Homeless Children's Playtime Project

Homeless Children's Playtime Project

Homeless Children's Playtime Project supports families experiencing homelessness and builds transformative play spaces to nurture childhood development.

Giving Children a Chance to be Children

Homeless Children's Playtime Project

Homeless Children's Playtime Project was founded in 2003 after Jamila Larson, a social worker and child advocate, and Regina Kline, attorney, witnessed the living conditions of children in Washington, D.C.'s homeless shelters. Larson and Kline organized a weekly playroom program in one such shelter where a group of volunteers led activities complete with toys and snacks. From this small, volunteer-based program, the Homeless Children's Playtime Project (Playtime) was born.

Playtime's work is rooted in an understanding of the profound impact of play on children's social development and their physical, emotional, and cognitive well-being. Today, Playtime partners with homeless shelters across Washington, D.C. to provide children and pre-teens with trauma-informed learning and healing opportunities through play. In 2019 alone, the organization's trained volunteers logged more than 7,000 playroom visits and served over 500 youth experiencing homelessness.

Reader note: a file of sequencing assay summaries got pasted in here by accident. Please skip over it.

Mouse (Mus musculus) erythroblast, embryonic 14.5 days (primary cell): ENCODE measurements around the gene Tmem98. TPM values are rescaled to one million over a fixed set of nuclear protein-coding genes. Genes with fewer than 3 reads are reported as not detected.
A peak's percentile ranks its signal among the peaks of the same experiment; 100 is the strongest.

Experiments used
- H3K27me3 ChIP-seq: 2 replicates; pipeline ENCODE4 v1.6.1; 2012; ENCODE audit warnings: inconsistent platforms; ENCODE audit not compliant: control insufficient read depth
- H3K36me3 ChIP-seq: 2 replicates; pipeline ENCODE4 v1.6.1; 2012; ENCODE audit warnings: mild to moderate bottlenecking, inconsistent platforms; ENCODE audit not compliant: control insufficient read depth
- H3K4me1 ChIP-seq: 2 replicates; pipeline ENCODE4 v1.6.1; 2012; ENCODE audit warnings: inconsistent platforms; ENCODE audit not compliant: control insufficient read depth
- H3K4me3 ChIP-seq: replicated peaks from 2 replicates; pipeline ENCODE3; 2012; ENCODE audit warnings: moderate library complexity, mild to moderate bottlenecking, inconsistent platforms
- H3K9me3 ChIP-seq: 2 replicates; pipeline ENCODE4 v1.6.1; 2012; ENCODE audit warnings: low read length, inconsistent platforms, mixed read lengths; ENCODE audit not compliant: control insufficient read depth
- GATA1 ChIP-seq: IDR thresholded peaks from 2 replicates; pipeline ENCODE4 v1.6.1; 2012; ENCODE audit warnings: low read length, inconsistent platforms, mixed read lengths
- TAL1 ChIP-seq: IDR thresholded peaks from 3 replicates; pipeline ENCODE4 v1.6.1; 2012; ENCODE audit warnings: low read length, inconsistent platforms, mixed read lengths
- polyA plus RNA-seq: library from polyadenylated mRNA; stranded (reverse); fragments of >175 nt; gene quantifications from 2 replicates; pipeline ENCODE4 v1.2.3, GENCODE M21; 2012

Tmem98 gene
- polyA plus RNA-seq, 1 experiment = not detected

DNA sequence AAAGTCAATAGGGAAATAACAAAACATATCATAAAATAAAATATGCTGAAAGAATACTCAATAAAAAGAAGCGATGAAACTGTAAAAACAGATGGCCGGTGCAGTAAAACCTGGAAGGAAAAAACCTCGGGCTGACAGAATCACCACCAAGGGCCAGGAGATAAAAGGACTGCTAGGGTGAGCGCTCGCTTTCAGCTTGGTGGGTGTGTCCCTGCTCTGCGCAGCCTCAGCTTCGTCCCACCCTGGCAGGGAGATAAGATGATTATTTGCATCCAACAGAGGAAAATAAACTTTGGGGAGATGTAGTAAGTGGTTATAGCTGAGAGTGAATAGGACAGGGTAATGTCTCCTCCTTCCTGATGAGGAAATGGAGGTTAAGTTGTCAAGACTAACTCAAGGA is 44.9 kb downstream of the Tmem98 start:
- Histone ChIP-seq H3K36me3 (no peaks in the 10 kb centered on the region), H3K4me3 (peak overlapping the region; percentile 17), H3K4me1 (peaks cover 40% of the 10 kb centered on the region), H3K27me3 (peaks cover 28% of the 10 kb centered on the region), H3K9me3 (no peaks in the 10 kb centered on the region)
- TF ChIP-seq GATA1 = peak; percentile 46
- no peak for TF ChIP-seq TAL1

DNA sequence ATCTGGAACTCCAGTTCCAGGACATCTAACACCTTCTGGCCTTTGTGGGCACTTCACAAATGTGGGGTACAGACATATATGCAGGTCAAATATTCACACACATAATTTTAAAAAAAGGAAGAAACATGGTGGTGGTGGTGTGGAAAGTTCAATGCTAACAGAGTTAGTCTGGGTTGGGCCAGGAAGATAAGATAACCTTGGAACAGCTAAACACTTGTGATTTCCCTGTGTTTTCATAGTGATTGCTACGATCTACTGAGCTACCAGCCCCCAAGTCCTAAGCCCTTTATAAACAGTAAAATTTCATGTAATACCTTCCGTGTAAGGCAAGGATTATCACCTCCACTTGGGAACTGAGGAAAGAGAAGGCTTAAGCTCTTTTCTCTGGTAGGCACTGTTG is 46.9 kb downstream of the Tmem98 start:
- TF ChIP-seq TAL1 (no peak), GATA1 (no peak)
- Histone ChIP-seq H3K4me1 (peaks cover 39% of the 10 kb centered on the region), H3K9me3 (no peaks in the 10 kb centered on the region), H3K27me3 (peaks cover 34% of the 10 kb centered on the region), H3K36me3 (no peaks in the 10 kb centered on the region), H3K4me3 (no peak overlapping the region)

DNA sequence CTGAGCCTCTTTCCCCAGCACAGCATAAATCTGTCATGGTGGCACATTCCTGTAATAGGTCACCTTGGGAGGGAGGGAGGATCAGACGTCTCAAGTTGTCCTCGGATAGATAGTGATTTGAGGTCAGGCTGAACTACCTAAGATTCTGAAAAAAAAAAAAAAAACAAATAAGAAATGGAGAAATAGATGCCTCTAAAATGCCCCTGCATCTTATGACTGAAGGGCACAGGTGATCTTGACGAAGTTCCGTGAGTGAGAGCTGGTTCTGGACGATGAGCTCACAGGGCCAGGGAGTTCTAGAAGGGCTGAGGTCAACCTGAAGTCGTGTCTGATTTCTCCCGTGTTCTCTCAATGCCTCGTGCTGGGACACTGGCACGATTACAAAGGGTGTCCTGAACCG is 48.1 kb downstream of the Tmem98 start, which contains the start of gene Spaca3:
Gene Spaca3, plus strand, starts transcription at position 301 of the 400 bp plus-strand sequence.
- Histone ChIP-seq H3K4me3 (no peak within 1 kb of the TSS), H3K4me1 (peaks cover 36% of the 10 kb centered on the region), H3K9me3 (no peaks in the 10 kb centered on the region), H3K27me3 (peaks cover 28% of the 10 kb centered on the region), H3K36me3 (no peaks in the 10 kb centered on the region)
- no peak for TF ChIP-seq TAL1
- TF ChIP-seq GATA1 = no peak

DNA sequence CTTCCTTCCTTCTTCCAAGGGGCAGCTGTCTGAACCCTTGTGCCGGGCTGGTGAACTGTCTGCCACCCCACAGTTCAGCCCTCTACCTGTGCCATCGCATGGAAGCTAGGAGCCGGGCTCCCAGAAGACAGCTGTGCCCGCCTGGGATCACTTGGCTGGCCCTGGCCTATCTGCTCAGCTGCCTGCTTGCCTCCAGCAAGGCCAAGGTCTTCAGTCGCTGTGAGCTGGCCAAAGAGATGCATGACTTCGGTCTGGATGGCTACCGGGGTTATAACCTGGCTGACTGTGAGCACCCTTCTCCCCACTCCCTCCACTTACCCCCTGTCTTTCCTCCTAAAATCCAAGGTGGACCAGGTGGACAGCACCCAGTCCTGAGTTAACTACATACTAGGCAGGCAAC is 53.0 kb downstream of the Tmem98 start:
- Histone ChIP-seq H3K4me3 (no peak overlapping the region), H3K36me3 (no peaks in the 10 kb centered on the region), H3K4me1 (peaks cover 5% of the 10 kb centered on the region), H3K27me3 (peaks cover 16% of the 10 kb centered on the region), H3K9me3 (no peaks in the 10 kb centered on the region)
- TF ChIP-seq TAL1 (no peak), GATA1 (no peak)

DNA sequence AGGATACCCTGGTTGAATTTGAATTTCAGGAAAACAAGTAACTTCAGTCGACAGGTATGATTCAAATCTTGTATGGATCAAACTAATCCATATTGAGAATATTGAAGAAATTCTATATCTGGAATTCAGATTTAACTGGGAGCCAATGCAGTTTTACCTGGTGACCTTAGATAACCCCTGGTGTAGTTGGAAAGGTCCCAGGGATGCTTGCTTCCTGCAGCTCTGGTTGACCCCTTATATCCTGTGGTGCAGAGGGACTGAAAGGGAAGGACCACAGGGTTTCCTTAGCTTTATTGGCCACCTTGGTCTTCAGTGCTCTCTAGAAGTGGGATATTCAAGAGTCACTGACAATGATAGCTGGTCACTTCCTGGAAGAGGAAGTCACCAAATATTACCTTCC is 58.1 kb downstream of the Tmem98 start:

Playtime also takes program participants away from shelters on field trips to museums, sporting events, amusement parks, and more. Beyond these direct service programs, Playtime also engages in local, state, and federal advocacy to represent the unique needs of children in emergency housing and the needs of families experiencing homelessness.

GRoW Support

2017

General Operating Support